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Math Help - The union of non-disjoint connected is connected

  1. #1
    Senior Member Pinkk's Avatar
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    The union of non-disjoint connected is connected

    Suppose S_{1},S_{2} are connected sets in \mathbb{R}^{n} and S_{1}\cap S_{2} \ne \emptyset. Show that S_{1}\cup S_{2} is connected. Does this hold true for S_{1} \cap S_{2}?

    Okay, so I have seen proofs that rely on topological properties that we have not really discussed or proven in my class (like for instance, if U,V are open in A connected, and U \cup V = A, then U \cap V \ne \emptyset. Assuming that, I understand the proof for this theorem pretty well, but how do I prove that assumption? Or is there another way to solve this question without invoking open sets/topology in general? Thanks.
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  2. #2
    Super Member Failure's Avatar
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    Quote Originally Posted by Pinkk View Post
    Suppose S_{1},S_{2} are connected sets in \mathbb{R}^{n} and S_{1}\cap S_{2} \ne \emptyset. Show that S_{1}\cup S_{2} is connected. Does this hold true for S_{1} \cap S_{2}?

    Okay, so I have seen proofs that rely on topological properties that we have not really discussed or proven in my class (like for instance, if U,V are open in A connected, and U \cup V = A, then U \cap V \ne \emptyset. Assuming that, I understand the proof for this theorem pretty well, but how do I prove that assumption? Or is there another way to solve this question without invoking open sets/topology in general? Thanks.
    Since "being connected" is defined in terms of open sets, I don't think there is a way around talking of open sets and the like in a proof of the above proposition.

    To show that the union S_1\cup S_2 of connected sets S_{1,2} is connected, if S_1\cap S_2\neq \emptyset, it suffices to show that given any two open sets U,V with S_1\cup S_2\subseteq U\cup V, and U\cap V=\emptyset, it follows that either S_1\cup S_2\subseteq U or S_1\cup S_2\subseteq V.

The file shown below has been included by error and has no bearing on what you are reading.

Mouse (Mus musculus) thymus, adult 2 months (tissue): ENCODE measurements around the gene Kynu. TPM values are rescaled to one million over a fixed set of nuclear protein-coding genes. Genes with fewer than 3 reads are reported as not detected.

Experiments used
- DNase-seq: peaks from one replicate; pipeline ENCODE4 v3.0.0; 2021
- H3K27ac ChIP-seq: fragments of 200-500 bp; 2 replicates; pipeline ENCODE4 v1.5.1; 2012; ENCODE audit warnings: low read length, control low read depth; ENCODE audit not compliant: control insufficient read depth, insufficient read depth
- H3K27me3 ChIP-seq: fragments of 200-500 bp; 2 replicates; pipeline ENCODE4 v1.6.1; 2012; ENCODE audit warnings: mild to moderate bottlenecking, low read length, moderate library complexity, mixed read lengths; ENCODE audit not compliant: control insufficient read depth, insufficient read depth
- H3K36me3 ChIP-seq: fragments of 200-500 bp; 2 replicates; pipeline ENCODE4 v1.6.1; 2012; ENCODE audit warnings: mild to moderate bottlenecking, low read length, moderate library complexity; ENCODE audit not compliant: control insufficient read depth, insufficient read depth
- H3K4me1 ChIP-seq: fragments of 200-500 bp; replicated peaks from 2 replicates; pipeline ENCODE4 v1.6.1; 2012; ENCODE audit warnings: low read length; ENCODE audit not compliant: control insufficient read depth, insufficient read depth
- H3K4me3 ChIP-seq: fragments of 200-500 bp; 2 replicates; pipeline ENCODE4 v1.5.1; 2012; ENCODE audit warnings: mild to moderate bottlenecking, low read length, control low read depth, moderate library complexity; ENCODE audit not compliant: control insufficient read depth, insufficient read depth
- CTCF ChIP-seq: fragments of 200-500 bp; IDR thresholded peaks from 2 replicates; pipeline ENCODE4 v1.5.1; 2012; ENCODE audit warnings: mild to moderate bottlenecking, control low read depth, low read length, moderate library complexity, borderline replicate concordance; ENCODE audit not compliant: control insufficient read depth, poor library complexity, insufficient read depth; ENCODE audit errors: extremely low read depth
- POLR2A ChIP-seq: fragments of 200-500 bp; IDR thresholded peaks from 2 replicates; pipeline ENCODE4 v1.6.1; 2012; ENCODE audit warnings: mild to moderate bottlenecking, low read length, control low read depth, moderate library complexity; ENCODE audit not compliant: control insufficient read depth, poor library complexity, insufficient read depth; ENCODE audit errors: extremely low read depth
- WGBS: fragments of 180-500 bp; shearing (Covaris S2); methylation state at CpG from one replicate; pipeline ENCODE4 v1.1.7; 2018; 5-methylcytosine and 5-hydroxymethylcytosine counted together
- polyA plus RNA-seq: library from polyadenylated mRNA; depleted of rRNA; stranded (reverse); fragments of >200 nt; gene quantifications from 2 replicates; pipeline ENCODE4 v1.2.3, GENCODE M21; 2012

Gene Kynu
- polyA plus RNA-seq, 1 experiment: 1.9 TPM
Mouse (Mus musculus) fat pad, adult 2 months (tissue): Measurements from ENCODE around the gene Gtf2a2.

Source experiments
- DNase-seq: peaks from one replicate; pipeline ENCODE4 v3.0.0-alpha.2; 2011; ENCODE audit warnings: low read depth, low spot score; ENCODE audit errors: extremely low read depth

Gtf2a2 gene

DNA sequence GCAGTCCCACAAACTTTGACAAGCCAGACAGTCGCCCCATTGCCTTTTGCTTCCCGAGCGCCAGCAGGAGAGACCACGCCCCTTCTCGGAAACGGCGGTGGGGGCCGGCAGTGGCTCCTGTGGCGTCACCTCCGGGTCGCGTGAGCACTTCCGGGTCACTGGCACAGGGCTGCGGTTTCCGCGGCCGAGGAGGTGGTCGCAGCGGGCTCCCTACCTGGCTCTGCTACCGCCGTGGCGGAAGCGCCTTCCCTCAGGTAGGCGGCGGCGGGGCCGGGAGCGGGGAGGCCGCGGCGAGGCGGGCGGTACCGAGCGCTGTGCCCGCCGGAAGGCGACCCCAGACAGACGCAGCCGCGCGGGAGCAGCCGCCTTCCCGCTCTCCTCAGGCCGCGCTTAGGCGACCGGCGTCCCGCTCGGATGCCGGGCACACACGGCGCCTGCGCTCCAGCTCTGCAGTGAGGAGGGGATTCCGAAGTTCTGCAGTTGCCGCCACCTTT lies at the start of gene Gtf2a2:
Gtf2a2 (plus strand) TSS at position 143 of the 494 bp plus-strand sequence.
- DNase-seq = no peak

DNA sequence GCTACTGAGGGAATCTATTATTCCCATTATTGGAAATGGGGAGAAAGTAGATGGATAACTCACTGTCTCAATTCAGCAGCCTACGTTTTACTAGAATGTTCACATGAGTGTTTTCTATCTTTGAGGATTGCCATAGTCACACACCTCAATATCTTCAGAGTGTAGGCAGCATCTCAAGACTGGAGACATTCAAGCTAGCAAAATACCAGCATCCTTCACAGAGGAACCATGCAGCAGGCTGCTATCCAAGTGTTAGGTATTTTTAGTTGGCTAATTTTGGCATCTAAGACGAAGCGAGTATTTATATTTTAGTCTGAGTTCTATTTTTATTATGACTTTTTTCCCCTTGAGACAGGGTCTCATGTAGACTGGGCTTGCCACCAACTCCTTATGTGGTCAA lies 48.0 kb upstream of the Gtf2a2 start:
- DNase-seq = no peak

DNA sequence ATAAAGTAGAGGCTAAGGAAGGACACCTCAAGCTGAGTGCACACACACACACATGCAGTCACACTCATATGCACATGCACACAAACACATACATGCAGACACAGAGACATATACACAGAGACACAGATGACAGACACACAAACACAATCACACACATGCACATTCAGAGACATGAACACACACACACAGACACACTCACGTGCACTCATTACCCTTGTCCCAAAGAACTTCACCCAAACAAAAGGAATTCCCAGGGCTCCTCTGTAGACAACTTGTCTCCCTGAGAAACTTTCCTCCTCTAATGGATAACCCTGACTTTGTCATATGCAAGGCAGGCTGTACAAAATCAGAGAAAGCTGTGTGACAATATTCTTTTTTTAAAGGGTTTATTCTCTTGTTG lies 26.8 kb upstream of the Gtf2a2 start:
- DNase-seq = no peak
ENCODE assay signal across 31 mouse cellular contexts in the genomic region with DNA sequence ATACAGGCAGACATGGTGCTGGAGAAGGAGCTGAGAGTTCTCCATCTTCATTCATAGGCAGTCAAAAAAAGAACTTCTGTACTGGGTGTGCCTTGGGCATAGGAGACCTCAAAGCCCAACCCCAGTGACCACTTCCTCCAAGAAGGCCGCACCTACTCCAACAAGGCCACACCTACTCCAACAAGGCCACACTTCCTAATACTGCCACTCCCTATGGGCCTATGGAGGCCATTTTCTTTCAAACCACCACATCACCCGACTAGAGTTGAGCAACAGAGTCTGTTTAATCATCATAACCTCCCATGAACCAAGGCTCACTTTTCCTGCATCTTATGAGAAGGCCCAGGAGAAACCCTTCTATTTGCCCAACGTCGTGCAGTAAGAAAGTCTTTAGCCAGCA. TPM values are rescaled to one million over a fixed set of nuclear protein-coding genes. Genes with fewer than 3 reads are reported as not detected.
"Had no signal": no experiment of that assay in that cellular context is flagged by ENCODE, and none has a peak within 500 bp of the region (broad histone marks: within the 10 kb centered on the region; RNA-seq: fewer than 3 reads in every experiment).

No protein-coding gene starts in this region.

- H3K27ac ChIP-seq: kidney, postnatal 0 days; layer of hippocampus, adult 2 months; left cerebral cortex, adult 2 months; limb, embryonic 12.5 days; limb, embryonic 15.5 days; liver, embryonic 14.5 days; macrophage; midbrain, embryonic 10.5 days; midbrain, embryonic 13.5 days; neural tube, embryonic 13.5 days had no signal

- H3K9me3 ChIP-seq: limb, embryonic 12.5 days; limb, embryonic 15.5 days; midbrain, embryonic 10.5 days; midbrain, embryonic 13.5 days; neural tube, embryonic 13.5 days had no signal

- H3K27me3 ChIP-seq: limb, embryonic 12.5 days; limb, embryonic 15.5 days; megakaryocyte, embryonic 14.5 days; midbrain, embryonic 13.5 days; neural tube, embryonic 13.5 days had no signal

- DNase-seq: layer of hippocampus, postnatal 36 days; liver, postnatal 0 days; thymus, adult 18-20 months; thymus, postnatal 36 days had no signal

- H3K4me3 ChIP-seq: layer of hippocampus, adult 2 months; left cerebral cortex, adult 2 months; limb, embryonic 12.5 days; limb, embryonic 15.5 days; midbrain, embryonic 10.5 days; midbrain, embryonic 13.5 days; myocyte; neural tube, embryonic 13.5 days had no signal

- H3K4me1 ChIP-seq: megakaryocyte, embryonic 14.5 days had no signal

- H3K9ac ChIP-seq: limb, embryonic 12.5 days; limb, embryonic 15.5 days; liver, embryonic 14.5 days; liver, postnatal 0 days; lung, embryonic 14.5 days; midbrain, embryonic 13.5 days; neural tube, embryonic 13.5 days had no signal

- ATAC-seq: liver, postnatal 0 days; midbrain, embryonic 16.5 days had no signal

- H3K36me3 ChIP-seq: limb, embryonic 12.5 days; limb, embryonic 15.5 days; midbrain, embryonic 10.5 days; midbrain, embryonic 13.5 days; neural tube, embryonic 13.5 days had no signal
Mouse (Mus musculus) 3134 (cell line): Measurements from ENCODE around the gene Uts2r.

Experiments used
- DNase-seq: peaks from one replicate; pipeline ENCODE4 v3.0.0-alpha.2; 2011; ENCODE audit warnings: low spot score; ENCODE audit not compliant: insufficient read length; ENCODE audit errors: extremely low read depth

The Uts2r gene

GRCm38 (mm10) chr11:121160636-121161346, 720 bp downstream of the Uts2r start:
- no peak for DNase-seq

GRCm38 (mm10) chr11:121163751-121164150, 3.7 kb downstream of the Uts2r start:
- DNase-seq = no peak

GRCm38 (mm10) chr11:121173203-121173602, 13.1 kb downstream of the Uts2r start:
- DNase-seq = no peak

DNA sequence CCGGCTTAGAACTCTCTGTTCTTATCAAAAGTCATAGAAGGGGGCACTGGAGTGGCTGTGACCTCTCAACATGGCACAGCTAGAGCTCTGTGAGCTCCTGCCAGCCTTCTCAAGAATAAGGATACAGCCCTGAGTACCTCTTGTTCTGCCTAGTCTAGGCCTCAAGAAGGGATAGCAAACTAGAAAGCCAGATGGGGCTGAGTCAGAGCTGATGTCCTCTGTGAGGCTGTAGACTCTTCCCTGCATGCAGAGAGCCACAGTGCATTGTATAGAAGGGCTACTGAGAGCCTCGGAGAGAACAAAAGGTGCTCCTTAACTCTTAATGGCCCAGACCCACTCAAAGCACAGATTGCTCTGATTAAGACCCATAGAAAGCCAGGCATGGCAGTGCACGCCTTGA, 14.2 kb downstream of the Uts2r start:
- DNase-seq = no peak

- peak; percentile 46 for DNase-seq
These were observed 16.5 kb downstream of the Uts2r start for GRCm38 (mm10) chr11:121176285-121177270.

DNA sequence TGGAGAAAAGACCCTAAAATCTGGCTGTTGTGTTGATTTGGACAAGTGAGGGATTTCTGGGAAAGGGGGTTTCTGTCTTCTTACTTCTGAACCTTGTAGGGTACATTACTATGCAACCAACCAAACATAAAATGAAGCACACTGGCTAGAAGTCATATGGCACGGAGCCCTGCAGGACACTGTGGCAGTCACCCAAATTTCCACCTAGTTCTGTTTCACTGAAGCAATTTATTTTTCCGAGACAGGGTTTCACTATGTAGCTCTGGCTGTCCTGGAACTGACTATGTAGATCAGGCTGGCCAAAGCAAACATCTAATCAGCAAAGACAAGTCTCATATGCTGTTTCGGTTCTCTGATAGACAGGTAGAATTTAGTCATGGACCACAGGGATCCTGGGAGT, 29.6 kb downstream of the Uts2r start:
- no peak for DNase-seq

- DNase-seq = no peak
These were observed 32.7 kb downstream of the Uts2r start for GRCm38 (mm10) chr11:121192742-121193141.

And why is that? Well, suppose that x\in S_1\cap S_2, then we have either x\in U or x\in V (but not both, because U and V are disjoint).
    If x\in U, then, because S_{1,2} are both connected, it follows that S_1\subseteq U and S_2\subseteq U, and therefore S_1\cup S_2\subseteq U.
    Similarly, if x\in V it follows that S_1\cup S_2\subseteq V.

    Finally, to the question as to whether S_1\cap S_2 is connected if S_{1,2} are connected and S_1\cap S_2\neq \emptyset. The answer is no, for consider the intersection of a line and a circle in \mathbb{R}^2 that consists of two isolated points. In such a case, the intersection is clearly not connected.
    Last edited by Failure; September 15th 2010 at 11:21 PM.
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  3. #3
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    There is another characterization of connect sets.
    A set is connected if it is not the union of two separated sets
    Two sets are separated if each is non-empty and neither contains a point nor a limit point of the other.

    Suppose that U~\&~V are separated sets such S_1\cup S_2=U\cup V.
    We know that \left( {\exists t \in S_1  \cap S_2 } \right) so t\in U\text{ or }t\in V.
    In either case, because each of S_1~\&~S_2 is connected there follows a contradiction.
    So S_1\cup S_2=U\cup V must be connected.
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  4. #4
    Senior Member Pinkk's Avatar
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    I don't see how the contradiction automatically follows from t being in either U or V. That is, I don't see why if t\in S_{1} and S_{1} means S_{1} \subset U.
    Last edited by Pinkk; September 16th 2010 at 09:03 PM.
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  5. #5
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    Otherwise S_1\cap U~\&~ S_1\cap V would be a separation of  S_1 which is connected.

    The basic idea underlying this proof is this theorem:
    If a connected set is a subset of the union of two separated sets then the set is a subset of one of the two.
    Last edited by Plato; September 17th 2010 at 03:33 AM.
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